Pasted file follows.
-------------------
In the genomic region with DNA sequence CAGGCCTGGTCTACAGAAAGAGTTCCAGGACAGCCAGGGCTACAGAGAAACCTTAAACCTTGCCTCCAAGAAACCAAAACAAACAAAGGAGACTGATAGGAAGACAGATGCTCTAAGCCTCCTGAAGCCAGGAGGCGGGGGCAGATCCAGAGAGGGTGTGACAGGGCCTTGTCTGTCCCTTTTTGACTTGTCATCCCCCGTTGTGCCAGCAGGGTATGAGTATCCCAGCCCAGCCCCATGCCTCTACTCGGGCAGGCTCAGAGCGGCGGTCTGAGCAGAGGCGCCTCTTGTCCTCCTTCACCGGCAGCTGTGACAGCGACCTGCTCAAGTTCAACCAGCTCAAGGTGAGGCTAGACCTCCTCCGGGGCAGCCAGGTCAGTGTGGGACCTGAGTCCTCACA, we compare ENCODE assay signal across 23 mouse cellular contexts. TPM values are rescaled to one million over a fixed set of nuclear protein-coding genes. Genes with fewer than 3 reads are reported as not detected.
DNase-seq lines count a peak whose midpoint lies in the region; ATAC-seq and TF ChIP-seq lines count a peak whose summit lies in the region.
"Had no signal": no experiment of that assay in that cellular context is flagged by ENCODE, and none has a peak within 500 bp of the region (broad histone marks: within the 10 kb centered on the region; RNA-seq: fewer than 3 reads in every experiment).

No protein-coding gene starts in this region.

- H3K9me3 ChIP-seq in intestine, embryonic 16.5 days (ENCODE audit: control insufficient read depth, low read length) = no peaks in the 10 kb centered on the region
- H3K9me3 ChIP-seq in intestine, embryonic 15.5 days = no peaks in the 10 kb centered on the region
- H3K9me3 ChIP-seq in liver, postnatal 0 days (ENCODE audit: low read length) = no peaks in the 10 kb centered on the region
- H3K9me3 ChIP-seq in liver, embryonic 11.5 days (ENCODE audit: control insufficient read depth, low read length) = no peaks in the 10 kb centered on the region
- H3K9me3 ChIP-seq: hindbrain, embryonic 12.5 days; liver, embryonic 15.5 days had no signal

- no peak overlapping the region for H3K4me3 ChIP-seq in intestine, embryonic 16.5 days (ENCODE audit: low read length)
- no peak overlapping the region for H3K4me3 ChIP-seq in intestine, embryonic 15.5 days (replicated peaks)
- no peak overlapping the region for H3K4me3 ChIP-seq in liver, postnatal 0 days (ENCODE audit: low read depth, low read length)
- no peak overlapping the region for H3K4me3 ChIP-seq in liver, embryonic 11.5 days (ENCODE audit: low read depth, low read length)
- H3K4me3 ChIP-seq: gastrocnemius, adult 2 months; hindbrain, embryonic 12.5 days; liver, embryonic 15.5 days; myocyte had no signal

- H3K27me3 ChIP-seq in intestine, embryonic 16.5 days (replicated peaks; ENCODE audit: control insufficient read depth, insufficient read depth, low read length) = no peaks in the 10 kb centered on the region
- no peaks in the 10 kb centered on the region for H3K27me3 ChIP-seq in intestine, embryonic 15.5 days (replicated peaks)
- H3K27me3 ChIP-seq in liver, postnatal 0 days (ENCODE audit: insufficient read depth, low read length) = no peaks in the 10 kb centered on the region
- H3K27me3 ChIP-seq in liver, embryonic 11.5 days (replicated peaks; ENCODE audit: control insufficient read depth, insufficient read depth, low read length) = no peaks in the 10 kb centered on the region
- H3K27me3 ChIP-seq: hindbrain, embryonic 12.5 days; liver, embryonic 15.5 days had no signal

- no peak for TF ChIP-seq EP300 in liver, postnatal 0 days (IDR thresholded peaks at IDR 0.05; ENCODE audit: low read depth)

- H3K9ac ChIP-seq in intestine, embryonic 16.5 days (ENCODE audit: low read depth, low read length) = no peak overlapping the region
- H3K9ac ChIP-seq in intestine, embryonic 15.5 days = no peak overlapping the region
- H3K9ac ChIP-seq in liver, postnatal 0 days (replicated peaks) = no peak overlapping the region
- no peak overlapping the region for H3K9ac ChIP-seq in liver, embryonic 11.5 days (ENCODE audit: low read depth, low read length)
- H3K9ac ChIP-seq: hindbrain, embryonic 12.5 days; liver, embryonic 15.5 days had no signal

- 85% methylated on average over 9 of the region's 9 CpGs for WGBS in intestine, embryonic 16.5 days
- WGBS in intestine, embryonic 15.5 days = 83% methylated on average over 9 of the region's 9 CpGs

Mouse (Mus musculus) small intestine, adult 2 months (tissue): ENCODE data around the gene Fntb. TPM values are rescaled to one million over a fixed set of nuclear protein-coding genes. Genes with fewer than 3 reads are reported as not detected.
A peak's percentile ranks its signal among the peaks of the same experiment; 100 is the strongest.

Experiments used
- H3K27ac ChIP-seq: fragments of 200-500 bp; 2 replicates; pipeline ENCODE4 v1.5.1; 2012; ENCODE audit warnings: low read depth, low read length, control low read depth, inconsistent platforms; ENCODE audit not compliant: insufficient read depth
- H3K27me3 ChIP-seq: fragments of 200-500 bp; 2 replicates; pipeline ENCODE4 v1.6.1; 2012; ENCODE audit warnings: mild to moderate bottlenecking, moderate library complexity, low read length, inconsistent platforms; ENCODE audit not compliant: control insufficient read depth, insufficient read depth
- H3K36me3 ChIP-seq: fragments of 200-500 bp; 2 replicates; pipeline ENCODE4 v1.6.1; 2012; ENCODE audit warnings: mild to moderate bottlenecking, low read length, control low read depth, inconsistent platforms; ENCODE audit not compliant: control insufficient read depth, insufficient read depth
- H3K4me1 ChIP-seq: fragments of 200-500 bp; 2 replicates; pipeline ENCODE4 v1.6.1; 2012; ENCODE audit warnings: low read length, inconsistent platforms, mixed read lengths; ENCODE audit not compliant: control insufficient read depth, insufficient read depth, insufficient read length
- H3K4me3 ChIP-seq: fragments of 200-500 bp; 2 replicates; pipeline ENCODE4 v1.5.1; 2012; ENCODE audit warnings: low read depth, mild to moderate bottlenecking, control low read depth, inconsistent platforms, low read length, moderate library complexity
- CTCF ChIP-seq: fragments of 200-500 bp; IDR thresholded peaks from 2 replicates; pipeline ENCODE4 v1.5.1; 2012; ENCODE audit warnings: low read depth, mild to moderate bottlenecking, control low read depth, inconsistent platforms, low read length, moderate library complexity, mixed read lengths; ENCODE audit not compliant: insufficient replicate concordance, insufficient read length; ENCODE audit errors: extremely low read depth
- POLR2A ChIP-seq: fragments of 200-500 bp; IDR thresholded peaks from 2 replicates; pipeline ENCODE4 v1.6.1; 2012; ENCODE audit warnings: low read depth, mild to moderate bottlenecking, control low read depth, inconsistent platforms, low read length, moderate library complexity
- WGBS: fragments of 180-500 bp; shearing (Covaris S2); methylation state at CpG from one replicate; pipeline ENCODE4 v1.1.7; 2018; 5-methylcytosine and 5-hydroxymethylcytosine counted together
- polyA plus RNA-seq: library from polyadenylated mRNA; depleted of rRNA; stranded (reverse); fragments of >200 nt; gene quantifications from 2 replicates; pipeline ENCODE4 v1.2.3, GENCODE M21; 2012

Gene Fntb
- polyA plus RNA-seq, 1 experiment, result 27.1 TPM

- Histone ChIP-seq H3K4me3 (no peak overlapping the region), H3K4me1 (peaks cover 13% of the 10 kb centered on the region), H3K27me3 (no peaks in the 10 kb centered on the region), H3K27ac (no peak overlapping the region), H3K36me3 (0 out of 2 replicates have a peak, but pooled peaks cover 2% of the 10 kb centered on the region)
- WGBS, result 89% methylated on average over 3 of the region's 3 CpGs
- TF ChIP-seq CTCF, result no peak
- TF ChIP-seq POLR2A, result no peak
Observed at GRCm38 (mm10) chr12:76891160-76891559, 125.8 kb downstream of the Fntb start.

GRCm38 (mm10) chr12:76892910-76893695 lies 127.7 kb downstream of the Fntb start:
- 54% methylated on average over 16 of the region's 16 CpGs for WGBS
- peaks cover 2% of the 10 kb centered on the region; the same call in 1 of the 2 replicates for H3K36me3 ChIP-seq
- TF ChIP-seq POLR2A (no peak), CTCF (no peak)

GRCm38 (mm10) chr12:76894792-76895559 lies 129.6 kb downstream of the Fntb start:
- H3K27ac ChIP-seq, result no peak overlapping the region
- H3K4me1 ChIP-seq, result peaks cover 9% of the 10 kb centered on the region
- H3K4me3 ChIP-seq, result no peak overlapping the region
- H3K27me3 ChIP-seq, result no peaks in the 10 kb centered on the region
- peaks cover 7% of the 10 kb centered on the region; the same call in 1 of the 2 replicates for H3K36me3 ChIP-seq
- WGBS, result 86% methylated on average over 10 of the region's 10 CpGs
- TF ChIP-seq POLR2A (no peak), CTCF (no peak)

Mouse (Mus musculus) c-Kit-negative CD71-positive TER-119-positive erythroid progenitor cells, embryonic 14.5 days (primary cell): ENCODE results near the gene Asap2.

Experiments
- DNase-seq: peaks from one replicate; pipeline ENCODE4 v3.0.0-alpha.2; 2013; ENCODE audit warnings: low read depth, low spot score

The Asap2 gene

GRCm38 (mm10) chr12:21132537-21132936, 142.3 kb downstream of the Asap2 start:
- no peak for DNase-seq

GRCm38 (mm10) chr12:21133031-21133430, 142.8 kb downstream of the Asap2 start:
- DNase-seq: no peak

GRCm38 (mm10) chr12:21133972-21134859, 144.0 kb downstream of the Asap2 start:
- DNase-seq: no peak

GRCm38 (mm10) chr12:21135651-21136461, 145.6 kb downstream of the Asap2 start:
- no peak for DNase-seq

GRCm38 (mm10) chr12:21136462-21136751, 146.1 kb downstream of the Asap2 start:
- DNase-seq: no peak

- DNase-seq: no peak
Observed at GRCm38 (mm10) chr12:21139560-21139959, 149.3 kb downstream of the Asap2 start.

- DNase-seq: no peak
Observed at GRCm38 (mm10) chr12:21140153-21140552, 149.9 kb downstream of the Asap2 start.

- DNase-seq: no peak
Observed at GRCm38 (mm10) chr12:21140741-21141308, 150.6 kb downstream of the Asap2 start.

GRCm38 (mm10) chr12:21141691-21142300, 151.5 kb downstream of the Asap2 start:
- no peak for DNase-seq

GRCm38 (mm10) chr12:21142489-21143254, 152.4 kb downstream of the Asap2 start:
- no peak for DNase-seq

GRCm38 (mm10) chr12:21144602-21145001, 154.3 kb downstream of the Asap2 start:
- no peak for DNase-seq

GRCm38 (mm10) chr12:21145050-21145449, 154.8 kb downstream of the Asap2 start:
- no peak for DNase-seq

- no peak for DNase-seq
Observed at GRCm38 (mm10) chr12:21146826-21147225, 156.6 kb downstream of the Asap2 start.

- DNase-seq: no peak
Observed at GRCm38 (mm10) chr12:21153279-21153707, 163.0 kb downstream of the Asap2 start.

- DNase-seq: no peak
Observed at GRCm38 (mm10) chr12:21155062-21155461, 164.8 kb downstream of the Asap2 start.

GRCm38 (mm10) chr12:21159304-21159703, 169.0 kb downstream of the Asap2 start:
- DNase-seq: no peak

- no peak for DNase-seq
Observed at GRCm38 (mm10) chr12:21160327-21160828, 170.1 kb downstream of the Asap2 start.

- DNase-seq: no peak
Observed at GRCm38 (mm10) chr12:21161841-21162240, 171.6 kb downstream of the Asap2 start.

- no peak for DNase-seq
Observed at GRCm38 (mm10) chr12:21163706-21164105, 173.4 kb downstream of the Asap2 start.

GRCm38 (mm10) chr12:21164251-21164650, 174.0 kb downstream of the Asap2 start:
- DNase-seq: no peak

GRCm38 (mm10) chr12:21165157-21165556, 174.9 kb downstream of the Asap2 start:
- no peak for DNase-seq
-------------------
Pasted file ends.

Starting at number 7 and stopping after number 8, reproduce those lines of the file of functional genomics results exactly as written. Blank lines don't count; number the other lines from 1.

- H3K9me3 ChIP-seq in liver, postnatal 0 days (ENCODE audit: low read length) = no peaks in the 10 kb centered on the region
- H3K9me3 ChIP-seq in liver, embryonic 11.5 days (ENCODE audit: control insufficient read depth, low read length) = no peaks in the 10 kb centered on the region